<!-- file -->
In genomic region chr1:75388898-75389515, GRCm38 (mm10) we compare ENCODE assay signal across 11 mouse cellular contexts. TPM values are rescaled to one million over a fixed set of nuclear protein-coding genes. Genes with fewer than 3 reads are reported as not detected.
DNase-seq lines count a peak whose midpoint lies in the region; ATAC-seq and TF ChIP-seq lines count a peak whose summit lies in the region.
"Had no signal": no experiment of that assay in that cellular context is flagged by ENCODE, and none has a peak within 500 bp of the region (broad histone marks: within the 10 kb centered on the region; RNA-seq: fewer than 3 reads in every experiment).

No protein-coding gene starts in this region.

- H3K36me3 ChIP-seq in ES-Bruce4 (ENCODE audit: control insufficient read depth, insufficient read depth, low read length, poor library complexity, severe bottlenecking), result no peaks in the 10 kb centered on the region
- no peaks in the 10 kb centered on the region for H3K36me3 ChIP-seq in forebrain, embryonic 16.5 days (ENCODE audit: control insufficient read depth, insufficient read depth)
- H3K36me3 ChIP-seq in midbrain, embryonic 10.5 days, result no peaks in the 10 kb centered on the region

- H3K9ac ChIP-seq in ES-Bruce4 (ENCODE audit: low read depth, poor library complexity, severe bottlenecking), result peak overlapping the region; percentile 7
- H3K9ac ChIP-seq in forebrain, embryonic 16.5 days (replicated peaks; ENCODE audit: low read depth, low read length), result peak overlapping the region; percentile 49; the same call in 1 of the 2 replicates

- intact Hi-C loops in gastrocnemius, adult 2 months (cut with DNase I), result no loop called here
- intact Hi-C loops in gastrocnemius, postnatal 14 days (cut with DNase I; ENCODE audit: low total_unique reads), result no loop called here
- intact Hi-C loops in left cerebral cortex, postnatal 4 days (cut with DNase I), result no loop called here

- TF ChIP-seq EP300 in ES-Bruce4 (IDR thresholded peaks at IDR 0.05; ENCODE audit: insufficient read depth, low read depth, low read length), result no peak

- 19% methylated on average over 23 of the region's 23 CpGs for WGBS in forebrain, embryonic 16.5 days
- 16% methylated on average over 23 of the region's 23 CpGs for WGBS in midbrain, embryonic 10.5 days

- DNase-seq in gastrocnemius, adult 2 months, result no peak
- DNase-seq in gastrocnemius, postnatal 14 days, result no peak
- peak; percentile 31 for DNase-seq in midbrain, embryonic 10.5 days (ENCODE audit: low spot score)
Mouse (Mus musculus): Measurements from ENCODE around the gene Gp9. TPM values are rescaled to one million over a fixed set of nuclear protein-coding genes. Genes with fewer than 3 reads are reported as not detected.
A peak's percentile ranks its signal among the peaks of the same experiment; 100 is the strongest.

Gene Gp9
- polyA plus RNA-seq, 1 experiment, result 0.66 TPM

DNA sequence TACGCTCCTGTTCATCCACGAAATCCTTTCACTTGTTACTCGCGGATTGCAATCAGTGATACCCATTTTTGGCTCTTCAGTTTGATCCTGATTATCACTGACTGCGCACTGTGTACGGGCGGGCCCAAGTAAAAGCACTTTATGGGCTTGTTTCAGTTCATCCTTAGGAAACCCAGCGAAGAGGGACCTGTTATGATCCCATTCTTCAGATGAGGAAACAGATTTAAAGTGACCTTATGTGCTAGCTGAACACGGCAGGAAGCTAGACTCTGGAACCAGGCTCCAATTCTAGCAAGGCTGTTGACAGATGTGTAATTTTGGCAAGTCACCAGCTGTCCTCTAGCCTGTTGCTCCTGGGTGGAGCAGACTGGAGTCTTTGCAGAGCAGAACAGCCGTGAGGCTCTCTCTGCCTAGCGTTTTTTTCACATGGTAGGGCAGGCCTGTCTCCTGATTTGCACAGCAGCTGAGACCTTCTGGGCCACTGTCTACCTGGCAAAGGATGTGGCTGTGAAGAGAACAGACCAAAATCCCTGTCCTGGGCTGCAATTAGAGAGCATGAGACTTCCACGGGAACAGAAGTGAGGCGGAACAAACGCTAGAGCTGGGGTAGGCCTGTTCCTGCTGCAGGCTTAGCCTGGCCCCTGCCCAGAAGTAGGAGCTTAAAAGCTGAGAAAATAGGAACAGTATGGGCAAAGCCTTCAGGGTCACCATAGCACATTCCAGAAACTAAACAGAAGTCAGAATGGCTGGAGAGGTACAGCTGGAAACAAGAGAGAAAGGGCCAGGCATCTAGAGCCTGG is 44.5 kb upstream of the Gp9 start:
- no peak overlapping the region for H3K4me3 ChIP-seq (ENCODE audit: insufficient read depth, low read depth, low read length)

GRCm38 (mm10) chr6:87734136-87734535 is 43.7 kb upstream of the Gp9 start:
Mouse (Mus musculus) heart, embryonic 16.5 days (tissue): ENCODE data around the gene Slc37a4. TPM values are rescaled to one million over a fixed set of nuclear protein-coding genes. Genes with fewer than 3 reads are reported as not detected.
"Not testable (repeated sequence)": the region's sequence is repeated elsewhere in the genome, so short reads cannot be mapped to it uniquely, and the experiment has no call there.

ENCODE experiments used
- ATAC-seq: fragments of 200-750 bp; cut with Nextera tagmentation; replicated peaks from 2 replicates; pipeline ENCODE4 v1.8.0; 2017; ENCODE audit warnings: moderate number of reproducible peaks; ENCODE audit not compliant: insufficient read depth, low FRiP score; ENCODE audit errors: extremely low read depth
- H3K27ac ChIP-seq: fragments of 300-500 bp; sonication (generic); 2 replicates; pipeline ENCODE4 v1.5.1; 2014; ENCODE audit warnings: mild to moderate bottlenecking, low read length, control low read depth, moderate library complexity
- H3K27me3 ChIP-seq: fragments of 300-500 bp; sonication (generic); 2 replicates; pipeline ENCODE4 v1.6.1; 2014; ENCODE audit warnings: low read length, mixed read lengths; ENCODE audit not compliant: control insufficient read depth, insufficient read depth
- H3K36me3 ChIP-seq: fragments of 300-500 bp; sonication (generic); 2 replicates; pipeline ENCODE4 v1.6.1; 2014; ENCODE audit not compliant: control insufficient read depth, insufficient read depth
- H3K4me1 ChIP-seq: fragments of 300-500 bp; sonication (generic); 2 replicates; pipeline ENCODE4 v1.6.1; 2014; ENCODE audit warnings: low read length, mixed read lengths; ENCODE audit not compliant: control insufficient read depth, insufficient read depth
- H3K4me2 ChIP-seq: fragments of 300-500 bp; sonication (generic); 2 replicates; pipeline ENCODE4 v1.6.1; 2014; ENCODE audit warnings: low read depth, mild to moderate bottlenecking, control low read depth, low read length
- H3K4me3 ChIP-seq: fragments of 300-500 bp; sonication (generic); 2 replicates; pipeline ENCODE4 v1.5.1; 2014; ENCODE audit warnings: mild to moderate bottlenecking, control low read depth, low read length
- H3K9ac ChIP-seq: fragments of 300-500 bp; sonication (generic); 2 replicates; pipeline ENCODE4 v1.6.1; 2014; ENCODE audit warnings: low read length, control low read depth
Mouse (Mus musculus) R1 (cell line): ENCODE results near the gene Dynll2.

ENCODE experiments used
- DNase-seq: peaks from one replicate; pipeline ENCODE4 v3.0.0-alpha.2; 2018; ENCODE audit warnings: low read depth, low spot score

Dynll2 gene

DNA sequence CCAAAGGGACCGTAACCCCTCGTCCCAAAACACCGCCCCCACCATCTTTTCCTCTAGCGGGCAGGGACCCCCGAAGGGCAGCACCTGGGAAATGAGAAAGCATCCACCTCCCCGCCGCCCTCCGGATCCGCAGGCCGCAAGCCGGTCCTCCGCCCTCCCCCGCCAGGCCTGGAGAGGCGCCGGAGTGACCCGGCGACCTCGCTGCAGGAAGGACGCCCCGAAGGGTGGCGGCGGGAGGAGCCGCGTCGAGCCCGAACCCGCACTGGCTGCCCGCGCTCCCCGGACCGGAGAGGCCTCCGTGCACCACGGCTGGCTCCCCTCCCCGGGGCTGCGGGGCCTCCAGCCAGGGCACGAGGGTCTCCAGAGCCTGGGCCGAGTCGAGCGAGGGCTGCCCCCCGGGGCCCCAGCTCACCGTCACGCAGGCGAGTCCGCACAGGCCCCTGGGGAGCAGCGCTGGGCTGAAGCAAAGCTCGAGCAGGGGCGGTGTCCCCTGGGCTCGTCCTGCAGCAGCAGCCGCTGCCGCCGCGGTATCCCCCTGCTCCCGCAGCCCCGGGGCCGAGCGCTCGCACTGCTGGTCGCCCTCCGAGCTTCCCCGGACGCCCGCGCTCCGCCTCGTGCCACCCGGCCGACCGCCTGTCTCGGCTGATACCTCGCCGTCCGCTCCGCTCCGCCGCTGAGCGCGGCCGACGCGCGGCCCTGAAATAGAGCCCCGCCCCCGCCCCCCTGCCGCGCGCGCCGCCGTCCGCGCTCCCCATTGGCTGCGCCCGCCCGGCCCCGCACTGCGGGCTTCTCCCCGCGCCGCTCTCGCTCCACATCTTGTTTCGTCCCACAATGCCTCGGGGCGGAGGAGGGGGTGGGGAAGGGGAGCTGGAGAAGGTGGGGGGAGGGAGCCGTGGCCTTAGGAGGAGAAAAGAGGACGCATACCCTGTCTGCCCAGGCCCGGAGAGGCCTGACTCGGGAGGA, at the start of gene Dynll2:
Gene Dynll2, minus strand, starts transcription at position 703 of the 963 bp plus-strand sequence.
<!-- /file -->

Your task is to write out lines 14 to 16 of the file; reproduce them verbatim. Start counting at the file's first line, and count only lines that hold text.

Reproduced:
- 19% methylated on average over 23 of the region's 23 CpGs for WGBS in forebrain, embryonic 16.5 days
- 16% methylated on average over 23 of the region's 23 CpGs for WGBS in midbrain, embryonic 10.5 days

- DNase-seq in gastrocnemius, adult 2 months, result no peak